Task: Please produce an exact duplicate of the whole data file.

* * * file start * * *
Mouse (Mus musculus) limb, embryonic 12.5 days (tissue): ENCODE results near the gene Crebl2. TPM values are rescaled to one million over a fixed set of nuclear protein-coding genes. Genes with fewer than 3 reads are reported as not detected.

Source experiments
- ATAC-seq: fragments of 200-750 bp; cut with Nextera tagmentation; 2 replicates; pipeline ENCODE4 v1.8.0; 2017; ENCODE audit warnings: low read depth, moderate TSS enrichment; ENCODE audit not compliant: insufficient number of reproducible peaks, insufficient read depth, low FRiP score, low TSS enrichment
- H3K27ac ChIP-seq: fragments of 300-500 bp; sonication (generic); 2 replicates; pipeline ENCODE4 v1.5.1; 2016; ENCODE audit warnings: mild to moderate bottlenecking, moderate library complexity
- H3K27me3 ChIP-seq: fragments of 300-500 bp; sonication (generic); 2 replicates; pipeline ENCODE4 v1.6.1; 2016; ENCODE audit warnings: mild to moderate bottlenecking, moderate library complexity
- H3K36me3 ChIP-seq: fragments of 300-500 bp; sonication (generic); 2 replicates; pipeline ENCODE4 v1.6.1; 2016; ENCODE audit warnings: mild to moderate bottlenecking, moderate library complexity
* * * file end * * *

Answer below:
Mouse (Mus musculus) limb, embryonic 12.5 days (tissue): ENCODE results near the gene Crebl2. TPM values are rescaled to one million over a fixed set of nuclear protein-coding genes. Genes with fewer than 3 reads are reported as not detected.

Source experiments
- ATAC-seq: fragments of 200-750 bp; cut with Nextera tagmentation; 2 replicates; pipeline ENCODE4 v1.8.0; 2017; ENCODE audit warnings: low read depth, moderate TSS enrichment; ENCODE audit not compliant: insufficient number of reproducible peaks, insufficient read depth, low FRiP score, low TSS enrichment
- H3K27ac ChIP-seq: fragments of 300-500 bp; sonication (generic); 2 replicates; pipeline ENCODE4 v1.5.1; 2016; ENCODE audit warnings: mild to moderate bottlenecking, moderate library complexity
- H3K27me3 ChIP-seq: fragments of 300-500 bp; sonication (generic); 2 replicates; pipeline ENCODE4 v1.6.1; 2016; ENCODE audit warnings: mild to moderate bottlenecking, moderate library complexity
- H3K36me3 ChIP-seq: fragments of 300-500 bp; sonication (generic); 2 replicates; pipeline ENCODE4 v1.6.1; 2016; ENCODE audit warnings: mild to moderate bottlenecking, moderate library complexity